"We're hitting our stride at the right time," said catcher Yan Gomes, who spent the past several years in Cleveland, where the Indians have made an art form out of turning slow starts into playoff finishes.
Added Strasburg: "We're playing good baseball right now, and we're going to continue doing that."
"If at any point you want to be competitive, wouldn't you want to start with a guy like that? I can't imagine them trading him away. If Max isn't safe, then nobody's safe."Nats closer Sean Doolittle
Unfortunately for Strasburg and the Nationals, doing what they've been doing might not be enough. Sure, they've been beating up on the competition lately. But it's one thing to do it against lowly squads in early summer (Washington's final 12 games pre-break were against Miami, Detroit and Kansas City). It's quite another to do it against the top dogs in early fall. If the Nats have any intention of fulfilling their preseason promise and beating talented teams like the Dodgers and Braves come October (or the Astros or Twins or Yankees, if things should progress that far), they'll need to address their flaws before the end of the month.
With two weeks left until MLB's July 31 trade deadline, Washington's no-brainer need is bullpen help. Free-agent signing Trevor Rosenthal didn't pan out and was released in June. Fellow offseason acquisition Kyle Barraclough has battled inconsistency and injury. Underrated righty Justin Miller has also had trouble staying healthy. Even Doolittle, who's borne a heavy workload out of necessity and has admitted to feeling fatigued, hasn't been his usual efficient self.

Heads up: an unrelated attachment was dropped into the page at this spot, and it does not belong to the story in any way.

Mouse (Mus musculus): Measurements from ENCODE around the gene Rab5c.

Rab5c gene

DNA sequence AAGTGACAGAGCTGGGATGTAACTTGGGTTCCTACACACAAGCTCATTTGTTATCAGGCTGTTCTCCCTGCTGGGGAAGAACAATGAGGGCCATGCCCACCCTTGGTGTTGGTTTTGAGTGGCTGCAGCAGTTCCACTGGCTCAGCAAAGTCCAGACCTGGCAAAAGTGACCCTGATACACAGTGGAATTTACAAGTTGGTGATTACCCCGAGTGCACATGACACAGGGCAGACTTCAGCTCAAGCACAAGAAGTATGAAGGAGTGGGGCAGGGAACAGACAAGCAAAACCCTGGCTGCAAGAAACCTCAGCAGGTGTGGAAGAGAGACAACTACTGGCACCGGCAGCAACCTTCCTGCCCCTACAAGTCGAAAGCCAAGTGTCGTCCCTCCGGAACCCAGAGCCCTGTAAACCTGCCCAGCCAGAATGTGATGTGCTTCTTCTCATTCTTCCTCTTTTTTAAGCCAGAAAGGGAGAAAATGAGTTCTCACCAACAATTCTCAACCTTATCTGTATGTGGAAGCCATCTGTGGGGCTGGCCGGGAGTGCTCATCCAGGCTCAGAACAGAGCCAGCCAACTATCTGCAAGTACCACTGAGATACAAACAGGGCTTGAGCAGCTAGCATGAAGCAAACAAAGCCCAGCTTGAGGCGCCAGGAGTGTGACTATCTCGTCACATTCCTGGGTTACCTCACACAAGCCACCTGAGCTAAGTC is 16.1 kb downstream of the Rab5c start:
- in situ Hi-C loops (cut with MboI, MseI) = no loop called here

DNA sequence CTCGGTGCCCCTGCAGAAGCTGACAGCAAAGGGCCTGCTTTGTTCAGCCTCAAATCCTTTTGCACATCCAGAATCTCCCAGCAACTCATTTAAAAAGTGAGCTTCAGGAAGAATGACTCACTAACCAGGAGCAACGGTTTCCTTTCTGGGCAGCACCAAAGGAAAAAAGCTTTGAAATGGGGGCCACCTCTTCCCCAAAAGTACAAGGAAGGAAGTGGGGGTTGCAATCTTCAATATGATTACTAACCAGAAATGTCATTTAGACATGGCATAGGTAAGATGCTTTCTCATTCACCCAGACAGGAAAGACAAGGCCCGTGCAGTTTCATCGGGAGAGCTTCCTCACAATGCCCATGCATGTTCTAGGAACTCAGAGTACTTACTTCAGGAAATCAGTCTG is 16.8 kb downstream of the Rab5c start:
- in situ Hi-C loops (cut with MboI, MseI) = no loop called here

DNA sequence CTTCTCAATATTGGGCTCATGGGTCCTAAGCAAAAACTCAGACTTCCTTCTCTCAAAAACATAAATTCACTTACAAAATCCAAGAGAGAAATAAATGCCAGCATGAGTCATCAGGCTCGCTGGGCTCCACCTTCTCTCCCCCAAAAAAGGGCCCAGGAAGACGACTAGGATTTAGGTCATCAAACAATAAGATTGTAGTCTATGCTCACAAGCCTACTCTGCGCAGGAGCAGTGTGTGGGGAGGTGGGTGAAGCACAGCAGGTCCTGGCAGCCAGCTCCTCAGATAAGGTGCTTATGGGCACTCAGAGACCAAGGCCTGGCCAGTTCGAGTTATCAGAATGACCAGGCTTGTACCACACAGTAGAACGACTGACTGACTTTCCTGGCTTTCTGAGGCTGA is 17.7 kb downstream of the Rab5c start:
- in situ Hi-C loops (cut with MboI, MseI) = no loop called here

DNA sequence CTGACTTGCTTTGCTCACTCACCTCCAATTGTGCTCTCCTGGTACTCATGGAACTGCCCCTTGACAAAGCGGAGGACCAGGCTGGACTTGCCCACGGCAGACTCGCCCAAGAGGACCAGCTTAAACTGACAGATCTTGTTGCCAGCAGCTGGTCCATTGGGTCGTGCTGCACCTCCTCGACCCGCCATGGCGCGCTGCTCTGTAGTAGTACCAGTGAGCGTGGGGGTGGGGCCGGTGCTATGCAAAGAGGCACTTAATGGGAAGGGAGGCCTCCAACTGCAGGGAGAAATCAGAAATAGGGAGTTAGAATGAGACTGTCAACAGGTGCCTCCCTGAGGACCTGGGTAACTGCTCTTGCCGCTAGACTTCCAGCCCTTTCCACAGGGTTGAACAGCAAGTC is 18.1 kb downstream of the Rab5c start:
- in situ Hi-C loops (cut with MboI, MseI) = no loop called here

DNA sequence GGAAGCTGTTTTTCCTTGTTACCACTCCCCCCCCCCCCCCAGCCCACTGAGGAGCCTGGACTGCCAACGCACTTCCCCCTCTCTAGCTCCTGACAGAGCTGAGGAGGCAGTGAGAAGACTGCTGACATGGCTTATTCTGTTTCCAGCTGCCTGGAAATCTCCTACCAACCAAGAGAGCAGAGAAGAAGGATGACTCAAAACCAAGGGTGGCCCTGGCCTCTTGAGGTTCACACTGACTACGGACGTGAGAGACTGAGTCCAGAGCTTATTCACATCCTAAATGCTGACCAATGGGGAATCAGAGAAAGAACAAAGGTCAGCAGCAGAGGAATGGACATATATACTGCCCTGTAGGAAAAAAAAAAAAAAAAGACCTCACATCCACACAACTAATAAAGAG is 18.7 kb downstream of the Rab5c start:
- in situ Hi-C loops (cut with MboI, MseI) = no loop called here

Just how thin is the Nats' pen? So thin that in the past couple months, Rizzo has seen fit to sign a 42-year-old with an ERA above 9 (Fernando Rodney, released earlier this season by Oakland), and a three-time Tommy John survivor who'd been cut by division rival Atlanta (34-year-old Jonny Venters). Yes, the Rodney signing has worked out well so far. And yes, Nats relievers have performed better lately, posting a 4.09 ERA since Memorial Day (sixth in MLB). Still, of all the contenders who need bullpen bolstering -- a list that's only slightly shorter than Arya Stark's kill list -- Washington is still right at the top.
As usual, there's no shortage of attractive arms out there. Closer Will Smith headlines a deep Giants bullpen that, with San Francisco looking to rebuild, could be the hub of this summer's supply chain. The Blue Jays will almost certainly sell, and closer Ken Giles will be one of their featured items. If the middling Padres decide to be vendors, All-Star closer Kirby Yates could spark a bidding war. Ditto for the Pirates and closer Felipe Vazquez, who came up with Washington before being shipped to Pittsburgh in the 2016 deal that brought Mark Melancon to D.C.
Speaking of the Melancon/Vazquez deal, it's but one piece of evidence that suggests Rizzo and the Nationals will make a move between now and the start of August, and that said move will involve the back end of the bullpen. Behold the following list of midseason trades:
2015: Nationals acquire closer Jonathan Papelbon from the Phillies
2016: Nationals acquire closer Mark Melancon from the Pirates
2017: Nationals acquire closer Sean Doolittle and setup man Ryan Madson from the A's, and closer Brandon Kintzler from the Twins
2018: Nationals acquire closer Kelvin Herrera from the Royals
Here's the catch: Thanks to all the wheeling and dealing in recent years (including the 2016 trade that sent Lucas Giolito and two other pitching prospects to the White Sox for Adam Eaton), there's not a whole lot left in the kitty. Middle infielder Carter Kieboom is a top prospect who would likely be coveted by any team looking to unload a marquee reliever, but it's doubtful the Nats would be willing to part with him, as he figures heavily in their future plans. So maybe Rizzo lowers his sights and goes after someone with less name recognition. Even then, it takes talent to get talent.
In the meantime, Nats fans can rest assured that there's one player who won't be used as trade bait. His name is Max Scherzer.